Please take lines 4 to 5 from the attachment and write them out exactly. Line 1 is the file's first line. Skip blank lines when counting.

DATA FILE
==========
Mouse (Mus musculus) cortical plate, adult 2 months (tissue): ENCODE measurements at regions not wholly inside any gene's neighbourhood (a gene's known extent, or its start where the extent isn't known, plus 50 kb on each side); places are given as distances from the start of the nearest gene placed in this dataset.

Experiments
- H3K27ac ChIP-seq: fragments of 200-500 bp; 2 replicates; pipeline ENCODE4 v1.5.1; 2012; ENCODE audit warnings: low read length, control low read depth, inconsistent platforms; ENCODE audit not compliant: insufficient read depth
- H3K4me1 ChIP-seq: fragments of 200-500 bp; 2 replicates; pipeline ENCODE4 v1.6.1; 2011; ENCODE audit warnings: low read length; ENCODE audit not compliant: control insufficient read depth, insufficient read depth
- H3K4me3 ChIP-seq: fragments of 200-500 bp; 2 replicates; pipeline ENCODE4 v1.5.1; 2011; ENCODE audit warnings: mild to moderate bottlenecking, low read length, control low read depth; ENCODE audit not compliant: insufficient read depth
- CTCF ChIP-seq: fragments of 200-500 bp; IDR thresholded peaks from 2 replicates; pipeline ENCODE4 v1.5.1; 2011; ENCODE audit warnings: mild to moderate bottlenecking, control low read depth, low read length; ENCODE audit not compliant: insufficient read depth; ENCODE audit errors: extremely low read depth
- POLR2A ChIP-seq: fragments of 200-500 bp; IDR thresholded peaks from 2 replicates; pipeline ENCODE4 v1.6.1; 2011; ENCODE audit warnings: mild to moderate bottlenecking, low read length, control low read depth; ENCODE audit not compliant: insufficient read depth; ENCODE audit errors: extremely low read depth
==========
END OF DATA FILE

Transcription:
- H3K4me1 ChIP-seq: fragments of 200-500 bp; 2 replicates; pipeline ENCODE4 v1.6.1; 2011; ENCODE audit warnings: low read length; ENCODE audit not compliant: control insufficient read depth, insufficient read depth
- H3K4me3 ChIP-seq: fragments of 200-500 bp; 2 replicates; pipeline ENCODE4 v1.5.1; 2011; ENCODE audit warnings: mild to moderate bottlenecking, low read length, control low read depth; ENCODE audit not compliant: insufficient read depth